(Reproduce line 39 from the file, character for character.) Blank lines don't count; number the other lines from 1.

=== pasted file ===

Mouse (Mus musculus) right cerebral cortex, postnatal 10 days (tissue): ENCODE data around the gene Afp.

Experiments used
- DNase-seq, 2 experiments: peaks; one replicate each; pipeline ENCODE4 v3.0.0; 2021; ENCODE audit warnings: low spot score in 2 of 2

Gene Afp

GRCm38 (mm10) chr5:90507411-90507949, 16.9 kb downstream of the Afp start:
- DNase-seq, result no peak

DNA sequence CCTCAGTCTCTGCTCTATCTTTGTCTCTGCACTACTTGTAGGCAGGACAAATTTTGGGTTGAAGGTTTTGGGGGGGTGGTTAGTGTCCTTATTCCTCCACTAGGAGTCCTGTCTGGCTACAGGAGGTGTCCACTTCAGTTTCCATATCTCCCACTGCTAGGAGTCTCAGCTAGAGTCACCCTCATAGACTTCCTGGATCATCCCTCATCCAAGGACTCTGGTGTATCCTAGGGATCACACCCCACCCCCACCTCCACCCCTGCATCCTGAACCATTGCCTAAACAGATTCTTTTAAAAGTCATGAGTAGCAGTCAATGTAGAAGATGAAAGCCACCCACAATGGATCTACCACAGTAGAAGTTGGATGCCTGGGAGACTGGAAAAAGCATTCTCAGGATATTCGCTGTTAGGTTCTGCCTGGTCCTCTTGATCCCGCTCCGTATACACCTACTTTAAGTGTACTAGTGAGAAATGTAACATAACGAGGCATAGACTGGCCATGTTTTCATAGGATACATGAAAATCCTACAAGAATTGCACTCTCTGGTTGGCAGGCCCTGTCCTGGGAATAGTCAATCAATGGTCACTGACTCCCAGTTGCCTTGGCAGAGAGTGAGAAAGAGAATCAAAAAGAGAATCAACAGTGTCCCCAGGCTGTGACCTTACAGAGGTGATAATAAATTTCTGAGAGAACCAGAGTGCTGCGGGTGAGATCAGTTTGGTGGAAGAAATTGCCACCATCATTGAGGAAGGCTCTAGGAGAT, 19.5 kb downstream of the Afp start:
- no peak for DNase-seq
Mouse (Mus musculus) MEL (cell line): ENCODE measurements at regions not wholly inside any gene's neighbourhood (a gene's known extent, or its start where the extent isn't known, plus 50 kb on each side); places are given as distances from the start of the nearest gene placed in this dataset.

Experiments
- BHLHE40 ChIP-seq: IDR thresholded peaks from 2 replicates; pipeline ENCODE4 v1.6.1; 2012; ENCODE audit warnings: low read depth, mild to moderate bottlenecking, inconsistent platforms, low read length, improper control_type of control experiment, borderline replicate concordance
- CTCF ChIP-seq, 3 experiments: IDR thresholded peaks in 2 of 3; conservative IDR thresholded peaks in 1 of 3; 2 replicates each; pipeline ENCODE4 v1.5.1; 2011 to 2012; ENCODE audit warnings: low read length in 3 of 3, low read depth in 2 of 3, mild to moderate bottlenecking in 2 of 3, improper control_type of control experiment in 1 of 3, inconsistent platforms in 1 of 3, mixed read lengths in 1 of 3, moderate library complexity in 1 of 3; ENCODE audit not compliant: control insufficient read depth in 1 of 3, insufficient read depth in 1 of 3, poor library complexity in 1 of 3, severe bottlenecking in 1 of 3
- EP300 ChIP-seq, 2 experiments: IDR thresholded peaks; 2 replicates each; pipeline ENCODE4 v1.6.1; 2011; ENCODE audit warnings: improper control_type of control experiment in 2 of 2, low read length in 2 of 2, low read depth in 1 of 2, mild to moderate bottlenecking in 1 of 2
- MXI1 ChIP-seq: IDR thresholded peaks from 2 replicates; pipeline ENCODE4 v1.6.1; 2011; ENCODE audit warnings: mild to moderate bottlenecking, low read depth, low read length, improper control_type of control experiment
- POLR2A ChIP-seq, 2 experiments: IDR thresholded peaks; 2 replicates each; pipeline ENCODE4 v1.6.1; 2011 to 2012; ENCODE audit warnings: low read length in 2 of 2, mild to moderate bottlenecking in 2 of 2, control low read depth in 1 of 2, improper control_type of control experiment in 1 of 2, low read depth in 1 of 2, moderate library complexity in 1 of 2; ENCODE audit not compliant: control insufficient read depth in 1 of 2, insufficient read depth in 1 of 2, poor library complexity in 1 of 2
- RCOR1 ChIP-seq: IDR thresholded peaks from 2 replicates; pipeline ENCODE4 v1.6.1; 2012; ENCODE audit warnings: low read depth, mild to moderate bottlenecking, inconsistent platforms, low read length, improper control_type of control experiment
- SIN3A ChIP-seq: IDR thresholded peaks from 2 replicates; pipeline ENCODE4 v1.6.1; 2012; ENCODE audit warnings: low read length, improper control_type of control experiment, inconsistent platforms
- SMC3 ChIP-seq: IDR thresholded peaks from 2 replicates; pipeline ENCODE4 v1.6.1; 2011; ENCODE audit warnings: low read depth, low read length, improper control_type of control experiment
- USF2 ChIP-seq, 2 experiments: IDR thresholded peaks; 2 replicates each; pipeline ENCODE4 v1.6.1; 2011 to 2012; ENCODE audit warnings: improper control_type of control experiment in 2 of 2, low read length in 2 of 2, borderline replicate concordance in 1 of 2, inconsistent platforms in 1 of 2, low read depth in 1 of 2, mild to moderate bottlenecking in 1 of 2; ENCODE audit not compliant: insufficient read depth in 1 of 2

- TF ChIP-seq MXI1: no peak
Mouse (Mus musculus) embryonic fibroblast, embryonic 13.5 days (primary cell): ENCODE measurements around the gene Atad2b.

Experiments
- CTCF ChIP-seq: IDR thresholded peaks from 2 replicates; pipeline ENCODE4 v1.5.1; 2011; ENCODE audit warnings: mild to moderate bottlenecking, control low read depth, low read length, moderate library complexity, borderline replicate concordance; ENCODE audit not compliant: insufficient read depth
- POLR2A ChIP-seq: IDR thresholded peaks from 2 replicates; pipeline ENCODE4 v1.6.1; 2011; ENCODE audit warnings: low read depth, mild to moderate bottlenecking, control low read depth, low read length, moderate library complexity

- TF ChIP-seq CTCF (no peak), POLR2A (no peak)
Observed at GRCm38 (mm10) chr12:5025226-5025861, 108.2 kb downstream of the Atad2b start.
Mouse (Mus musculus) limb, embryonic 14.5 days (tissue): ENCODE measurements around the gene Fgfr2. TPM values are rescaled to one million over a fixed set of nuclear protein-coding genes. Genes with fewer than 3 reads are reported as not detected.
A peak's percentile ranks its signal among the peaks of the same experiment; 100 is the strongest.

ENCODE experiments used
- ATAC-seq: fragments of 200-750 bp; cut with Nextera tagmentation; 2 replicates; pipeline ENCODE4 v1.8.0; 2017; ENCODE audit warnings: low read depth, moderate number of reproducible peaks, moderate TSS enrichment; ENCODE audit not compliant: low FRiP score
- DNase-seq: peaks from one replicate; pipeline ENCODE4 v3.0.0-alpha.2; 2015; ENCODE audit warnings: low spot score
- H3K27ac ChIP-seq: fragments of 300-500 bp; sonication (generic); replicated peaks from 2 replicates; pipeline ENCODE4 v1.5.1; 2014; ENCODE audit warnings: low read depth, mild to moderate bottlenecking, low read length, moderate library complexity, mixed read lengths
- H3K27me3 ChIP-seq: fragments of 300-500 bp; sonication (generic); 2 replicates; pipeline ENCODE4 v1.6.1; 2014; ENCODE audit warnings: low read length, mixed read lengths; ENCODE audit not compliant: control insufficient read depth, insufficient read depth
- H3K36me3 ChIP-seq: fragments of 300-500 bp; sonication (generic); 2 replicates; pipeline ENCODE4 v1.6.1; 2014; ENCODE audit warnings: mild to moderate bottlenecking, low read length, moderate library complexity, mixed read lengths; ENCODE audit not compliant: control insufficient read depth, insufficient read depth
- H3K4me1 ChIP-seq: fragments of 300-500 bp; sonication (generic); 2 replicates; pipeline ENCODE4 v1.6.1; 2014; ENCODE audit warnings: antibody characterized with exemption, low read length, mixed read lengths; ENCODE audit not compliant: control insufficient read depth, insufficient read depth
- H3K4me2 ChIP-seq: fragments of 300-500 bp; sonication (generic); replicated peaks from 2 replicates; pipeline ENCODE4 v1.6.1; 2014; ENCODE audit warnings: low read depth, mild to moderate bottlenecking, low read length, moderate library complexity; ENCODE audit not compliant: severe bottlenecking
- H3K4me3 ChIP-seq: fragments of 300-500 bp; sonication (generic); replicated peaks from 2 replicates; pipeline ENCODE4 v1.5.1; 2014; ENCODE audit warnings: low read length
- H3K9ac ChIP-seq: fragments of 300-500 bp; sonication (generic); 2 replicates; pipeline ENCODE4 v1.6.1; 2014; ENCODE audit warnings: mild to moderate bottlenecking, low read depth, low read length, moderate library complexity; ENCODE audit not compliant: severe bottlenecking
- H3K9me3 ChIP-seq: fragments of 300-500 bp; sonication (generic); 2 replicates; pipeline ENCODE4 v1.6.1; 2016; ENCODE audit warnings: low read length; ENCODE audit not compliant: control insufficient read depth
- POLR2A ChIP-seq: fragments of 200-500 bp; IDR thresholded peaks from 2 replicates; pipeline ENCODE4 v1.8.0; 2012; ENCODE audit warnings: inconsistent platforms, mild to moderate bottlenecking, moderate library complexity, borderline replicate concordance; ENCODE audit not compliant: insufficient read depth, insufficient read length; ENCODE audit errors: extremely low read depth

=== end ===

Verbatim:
- H3K9me3 ChIP-seq: fragments of 300-500 bp; sonication (generic); 2 replicates; pipeline ENCODE4 v1.6.1; 2016; ENCODE audit warnings: low read length; ENCODE audit not compliant: control insufficient read depth